A systematic review and meta-analysis based on 92 observational studies involving nearly 12,000 participants shows that patients with rheumatic diseases have a lower αdiversity of the gut microbiome compared to healthy controls.
The researchers searched PubMed, Embase and the Cochrane Library for observational studies assessing associations between the gut microbiome and rheumatic disease.
Of the 92 included studies (with 11,998 participants), 68 provided data on α diversity. Overall, it was consistently lower in rheumatic diseases (observed species: standardized mean difference (SMD) -0.36 (95% CI -0.63 to -0.09); Chao1: SMD -0.57 (95 % CI -0.88 to -0.26), Shannon Index: SMD -0.33 (95% CI -0.48 to -0.17), Simpson Index: SMD -0.32 (95 % CI -0.49 to -0.14)). However, when specific rheumatic diseases were investigated, a decrease was only observed in RA (observed species: SMD -0.51 (95% CI -0.78 to -0.24); Shannon Index: SMD -0.31 (95% CI -0.49 to -0.13) Simpson Index: SMD -0.31 (95% CI -0.54 to -0.08)), SLE (Chao1: SMD -1.60 (95% CI -2.54 to -0.66), Shannon Index: SMD -0.63 (95% CI -1.08 to -0.18)), Gout (Simpson Index: SMD – 0.64 (95% CI -1.07 to -0.22)) and fibromyalgia (Simpson index: SMD -0.28 (95% CI -0.44 to -0.11)), while a increase was observed for scleroderma (Shannon index: SMD 1.25 (95% CI 0.09 to 2.41)). Statistically significant differences in β diversity have been reported in ankylosing spondylitis and IgG4-related disorders. Little evidence was found for disease-specific changes in the presence of gut microbes. However, a depletion of anti-inflammatory butyrate-producing microbes (Faecalibacterium) and an enrichment of pro-inflammatory microbes (Streptococcus) was observed in both RA, Sjögren and SLE.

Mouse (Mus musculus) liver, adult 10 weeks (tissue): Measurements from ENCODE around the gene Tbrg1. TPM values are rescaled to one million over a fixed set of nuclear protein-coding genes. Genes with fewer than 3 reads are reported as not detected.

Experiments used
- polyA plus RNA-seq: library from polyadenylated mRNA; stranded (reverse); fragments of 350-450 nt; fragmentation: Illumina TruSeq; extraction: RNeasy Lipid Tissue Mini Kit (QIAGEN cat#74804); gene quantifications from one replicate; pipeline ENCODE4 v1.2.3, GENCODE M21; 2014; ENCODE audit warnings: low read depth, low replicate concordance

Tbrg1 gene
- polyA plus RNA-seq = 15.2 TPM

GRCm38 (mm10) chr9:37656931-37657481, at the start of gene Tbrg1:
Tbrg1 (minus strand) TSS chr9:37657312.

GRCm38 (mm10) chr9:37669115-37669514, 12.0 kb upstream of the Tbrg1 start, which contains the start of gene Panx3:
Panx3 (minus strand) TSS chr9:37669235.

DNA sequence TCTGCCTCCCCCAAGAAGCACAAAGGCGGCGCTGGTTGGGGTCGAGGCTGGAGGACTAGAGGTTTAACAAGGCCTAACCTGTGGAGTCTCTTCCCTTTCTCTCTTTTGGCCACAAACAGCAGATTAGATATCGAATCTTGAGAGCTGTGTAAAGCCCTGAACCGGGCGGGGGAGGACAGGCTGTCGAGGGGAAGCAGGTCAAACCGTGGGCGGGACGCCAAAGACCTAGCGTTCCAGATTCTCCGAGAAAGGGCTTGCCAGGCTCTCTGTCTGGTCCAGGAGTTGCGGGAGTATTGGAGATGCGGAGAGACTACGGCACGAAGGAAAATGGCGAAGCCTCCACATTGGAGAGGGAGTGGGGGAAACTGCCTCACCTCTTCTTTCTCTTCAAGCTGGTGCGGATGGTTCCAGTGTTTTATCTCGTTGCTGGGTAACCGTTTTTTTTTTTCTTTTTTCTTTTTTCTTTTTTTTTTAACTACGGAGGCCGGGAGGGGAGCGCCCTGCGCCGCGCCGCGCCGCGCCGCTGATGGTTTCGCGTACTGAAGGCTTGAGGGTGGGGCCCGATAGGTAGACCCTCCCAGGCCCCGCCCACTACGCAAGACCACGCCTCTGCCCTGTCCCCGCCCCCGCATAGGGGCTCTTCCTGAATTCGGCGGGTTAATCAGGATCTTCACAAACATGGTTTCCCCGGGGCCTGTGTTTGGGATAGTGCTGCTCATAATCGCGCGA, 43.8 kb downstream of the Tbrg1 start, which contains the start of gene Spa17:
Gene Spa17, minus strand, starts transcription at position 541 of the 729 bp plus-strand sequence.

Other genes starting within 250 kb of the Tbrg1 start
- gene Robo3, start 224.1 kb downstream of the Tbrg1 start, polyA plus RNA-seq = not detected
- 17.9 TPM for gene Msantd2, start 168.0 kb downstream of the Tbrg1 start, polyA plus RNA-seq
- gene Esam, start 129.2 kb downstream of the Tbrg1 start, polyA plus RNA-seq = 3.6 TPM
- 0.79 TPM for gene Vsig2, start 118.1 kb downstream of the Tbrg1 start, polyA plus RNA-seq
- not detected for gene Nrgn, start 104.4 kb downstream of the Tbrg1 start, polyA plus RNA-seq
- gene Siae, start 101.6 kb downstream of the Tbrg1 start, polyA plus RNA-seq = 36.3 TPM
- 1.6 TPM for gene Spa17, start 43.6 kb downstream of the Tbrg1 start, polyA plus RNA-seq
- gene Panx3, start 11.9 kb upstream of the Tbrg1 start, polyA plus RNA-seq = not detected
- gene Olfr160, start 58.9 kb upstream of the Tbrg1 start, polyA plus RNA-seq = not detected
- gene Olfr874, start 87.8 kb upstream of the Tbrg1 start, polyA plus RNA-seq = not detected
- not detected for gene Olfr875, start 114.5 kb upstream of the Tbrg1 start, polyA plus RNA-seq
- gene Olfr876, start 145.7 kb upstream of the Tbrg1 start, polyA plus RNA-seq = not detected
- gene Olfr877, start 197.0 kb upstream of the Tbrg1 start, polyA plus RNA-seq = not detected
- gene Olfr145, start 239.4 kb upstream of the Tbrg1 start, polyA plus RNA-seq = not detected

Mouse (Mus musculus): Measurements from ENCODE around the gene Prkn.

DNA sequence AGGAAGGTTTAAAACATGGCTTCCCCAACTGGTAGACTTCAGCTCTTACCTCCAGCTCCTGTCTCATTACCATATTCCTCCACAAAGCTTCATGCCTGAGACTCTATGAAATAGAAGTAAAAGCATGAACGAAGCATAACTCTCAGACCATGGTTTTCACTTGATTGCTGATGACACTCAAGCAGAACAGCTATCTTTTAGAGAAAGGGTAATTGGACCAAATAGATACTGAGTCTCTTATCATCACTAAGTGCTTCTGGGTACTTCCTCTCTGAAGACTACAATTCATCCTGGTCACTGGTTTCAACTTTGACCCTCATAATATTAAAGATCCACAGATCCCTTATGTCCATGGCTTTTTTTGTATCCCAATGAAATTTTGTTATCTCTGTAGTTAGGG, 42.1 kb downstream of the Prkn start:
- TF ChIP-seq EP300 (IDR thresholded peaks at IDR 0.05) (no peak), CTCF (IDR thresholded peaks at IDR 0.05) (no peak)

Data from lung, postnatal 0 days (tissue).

Wang Y, Wei J, Zhang W, et al. Gut dysbiosis in rheumatic diseases: A systematic review and meta-analysis of 92 observational studies. EBioMedicine. 2022;80:104055.